But pockets of optimism remain, with some participants suggesting that prices have now bottomed out.
“It changes every day. One day people think [China’s] going to take more product, more copper and aluminium, and the next day everyone’s saying they’re having a slowdown. I think it should have a positive impact but I don’t know when we’ll see it,” a buyer source in the US said, referring to the interim trade deal agreed between China and the US last month.
In the US, domestic aluminium scrap prices continued to trend downward in 2019 and some are now closing in on levels not seen since early 2009 following the 2008 financial crash; some fear they may set new lows this year.
Fastmarkets assessed aluminum scrap mixed low copper clips, buying price, delivered Midwest secondary smelters
at 38-40 cents per lb on December 30, 2019, only marginally above the all-time low of 33-34 cents per lb seen in January 2009. The price started 2019 at 52-54 cents per lb.
Weakening prices have been fueled by rampant oversupply and, with sources expecting no significant increase in demand in the near future, it would seem that 2020 is set to be another difficult year for those in the scrap business.
“For something to fundamentally shift so that demand improves? I don’t see that happening,” a trader source said. “The secondary prices are still so low. There’s no real demand and there’s far more supply. I don’t see these [prices] jumping.”
In the US, product oversupply in the second half of last year
has kept aluminium scrap prices on a downward trajectory. Reduced buying in the summer period resulted in an accumulation of material that was then built upon further when buying from China decreased
as a result of copper and aluminium scrap import quotas
China remains the leading destination for US aluminium scrap
despite imports falling 25.8% to 337,128 short tons for January-October 2019 compared with the prior year.
Volumes decreased even further toward the end of last year after companies quickly reached their allocated quotas
; Chinese imports of US aluminium scrap in October were 76.4% lower than the same month a year earlier at 7,362 short tons.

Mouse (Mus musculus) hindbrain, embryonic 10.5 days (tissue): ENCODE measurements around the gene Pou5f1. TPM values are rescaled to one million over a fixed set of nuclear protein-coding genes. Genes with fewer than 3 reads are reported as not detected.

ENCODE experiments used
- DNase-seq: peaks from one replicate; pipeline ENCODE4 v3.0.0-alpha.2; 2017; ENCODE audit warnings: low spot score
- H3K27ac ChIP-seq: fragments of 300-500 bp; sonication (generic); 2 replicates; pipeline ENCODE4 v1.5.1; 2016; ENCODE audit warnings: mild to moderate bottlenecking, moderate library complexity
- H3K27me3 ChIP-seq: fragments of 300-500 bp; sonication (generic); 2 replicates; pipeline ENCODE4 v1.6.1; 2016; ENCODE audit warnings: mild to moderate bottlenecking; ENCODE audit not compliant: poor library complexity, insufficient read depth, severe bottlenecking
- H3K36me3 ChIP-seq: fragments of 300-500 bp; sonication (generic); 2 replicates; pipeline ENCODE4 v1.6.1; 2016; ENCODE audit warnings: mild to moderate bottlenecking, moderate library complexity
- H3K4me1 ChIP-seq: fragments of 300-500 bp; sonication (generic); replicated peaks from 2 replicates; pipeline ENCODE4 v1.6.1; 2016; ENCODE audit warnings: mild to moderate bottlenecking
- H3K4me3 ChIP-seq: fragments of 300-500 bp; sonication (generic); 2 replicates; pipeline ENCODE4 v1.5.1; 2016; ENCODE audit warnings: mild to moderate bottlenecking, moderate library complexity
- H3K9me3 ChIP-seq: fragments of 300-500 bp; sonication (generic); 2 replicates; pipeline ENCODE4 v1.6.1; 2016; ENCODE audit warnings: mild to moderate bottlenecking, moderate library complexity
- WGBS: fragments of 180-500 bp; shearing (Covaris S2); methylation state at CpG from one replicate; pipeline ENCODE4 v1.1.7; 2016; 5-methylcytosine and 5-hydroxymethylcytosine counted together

New scrap destinations
Despite the signs pointing to sustained weak demand, some in the industry are optimistic
that the global aluminium scrap market may recover in 2020.
The Chinese government is expected to announce the renaming of aluminium and copper scrap
in the first quarter of this year, which could prevent their inclusion on an outright ban on imports of solid waste that is expected before the end of 2020.
“I see the first quarter going up moderately at this point,” one US seller source said. “Scrap seems to be finding new homes, either new countries or the same countries but in different forms.”
South Korea has remained the second-largest importer of US scrap behind China, having imported 248,757 short tons in January-October 2019, a year on year increase of 15.8%.
US scrap deliveries to Malaysia have also surged while direct imports to China have slowed, increasing by 46.1% over the same period to 236,876 short tons.
Indian absorption of scrap has also increased to replace Chinese imports, rising by 32.9% year on year to 224,058 short tons in the January-October period.
Some secondary scrap prices rebounded slightly at the end of 2019 after scrap producers tried to reduce output in an attempt to give the market a boost.
“Twitch in particular has been a challenge in getting deliveries from all major producers... [They are] citing low availability of zorba,” a second buyer source said.
Fastmarkets’ aluminum scrap non-ferrous auto shred (90% Al) (Twitch) buying price, delivered to Midwest secondary smelters
increased over two sessions in early December to 36-39 cents per lb on December 9 from 34-37 cents per lb on December 2. The price was most recently at 37-40 cents per lb on December 30 after rising to that level in mid-December.
“I do think they’re going to hit new lows,” the first buyer source said. “And I have no idea how it’s going to play itself out but there’s going to be consternation and strife.”